Exploring the Dark Universe

A close up of the PMT arrays used in ZEPLIN-III, one of the world’s leading dire
A close up of the PMT arrays used in ZEPLIN-III, one of the world’s leading direct search instruments. It is a two-phase xenon-based detector and is located at the Boulby mine in the North East of England.

Dr Alex Murphy, a Reader in the School's Nuclear Physics group, will be delivering a lecture on Dark Matter and Dark Energy as part of the University of Bath's Millennium Lectures series. The series forms part of the programme of the International Year of Chemistry.

  • Venue Bath University
  • Date February 9th 2011
  • Summary 'The materials of the everyday world around us are composed of the chemical elements, in turn formed from atoms and their substructures. Yet when we examine the motions of stars and galaxies we are led to the remarkable conclusion that the energy content of the Universe as a whole is completely dominated by fundamentally different materials, dubbed "dark matter" and "dark energy". What is the evidence for this remarkable statement? What are these new entities? And can we prove they really do exist? Find out how an experiment deep in a potash mine near Whitby might be about to provide some of the answers.'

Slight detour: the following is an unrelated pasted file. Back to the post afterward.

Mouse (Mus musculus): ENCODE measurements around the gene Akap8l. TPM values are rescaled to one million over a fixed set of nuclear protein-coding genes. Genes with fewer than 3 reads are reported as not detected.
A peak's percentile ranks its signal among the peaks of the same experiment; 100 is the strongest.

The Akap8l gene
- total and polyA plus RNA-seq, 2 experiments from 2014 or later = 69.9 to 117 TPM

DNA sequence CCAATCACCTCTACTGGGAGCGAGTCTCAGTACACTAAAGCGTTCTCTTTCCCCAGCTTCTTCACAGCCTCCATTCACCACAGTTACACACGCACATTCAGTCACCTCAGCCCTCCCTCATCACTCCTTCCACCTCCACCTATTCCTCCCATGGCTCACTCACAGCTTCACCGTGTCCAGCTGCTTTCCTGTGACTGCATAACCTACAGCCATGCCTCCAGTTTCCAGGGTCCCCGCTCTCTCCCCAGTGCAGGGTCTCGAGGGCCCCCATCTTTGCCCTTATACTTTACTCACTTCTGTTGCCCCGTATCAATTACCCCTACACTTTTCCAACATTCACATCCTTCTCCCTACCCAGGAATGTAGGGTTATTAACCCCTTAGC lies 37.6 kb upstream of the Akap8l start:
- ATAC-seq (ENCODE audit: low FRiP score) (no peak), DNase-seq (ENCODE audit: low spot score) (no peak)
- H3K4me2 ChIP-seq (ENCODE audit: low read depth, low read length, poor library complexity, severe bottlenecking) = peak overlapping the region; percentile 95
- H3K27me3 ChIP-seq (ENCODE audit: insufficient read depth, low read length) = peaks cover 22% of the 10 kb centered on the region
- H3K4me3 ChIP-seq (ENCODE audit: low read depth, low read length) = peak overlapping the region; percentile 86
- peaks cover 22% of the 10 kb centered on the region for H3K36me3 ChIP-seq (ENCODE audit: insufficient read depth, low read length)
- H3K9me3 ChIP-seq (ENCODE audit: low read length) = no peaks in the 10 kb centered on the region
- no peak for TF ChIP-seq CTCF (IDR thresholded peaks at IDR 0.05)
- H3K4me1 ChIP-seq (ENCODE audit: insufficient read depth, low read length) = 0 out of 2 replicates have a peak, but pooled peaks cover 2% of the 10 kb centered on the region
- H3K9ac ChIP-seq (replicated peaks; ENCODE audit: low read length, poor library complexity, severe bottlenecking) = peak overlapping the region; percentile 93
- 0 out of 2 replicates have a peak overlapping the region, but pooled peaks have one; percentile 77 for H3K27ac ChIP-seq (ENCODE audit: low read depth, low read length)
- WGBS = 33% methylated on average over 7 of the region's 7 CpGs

You can read more about the work in the Boulby potash mine in this article in the Mail On Sunday.

The 3 simulations in the gallery below were produced by the Millennium Project, with each showing slices of Dark Matter distribution. The slices through the density field are all 15 Mpc/h thick. Three panels are shown for each redshift: subsequent panels zoom in by a factor of four with respect to the previous ones.